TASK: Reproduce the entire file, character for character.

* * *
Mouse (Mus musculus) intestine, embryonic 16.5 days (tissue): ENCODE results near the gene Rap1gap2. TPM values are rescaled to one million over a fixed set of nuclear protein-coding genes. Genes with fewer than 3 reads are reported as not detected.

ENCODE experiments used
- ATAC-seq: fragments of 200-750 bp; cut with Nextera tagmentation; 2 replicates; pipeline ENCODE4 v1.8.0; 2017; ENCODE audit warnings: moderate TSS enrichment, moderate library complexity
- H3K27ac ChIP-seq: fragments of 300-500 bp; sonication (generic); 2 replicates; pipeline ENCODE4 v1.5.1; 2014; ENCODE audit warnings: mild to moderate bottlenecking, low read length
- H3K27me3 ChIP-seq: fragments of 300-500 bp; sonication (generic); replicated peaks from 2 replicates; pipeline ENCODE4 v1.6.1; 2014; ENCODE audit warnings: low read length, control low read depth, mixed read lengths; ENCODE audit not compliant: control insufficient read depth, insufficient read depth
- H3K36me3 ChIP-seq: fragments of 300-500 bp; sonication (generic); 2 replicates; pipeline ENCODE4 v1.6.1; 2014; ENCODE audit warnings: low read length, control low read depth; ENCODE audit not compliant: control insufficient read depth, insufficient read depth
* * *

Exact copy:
Mouse (Mus musculus) intestine, embryonic 16.5 days (tissue): ENCODE results near the gene Rap1gap2. TPM values are rescaled to one million over a fixed set of nuclear protein-coding genes. Genes with fewer than 3 reads are reported as not detected.

ENCODE experiments used
- ATAC-seq: fragments of 200-750 bp; cut with Nextera tagmentation; 2 replicates; pipeline ENCODE4 v1.8.0; 2017; ENCODE audit warnings: moderate TSS enrichment, moderate library complexity
- H3K27ac ChIP-seq: fragments of 300-500 bp; sonication (generic); 2 replicates; pipeline ENCODE4 v1.5.1; 2014; ENCODE audit warnings: mild to moderate bottlenecking, low read length
- H3K27me3 ChIP-seq: fragments of 300-500 bp; sonication (generic); replicated peaks from 2 replicates; pipeline ENCODE4 v1.6.1; 2014; ENCODE audit warnings: low read length, control low read depth, mixed read lengths; ENCODE audit not compliant: control insufficient read depth, insufficient read depth
- H3K36me3 ChIP-seq: fragments of 300-500 bp; sonication (generic); 2 replicates; pipeline ENCODE4 v1.6.1; 2014; ENCODE audit warnings: low read length, control low read depth; ENCODE audit not compliant: control insufficient read depth, insufficient read depth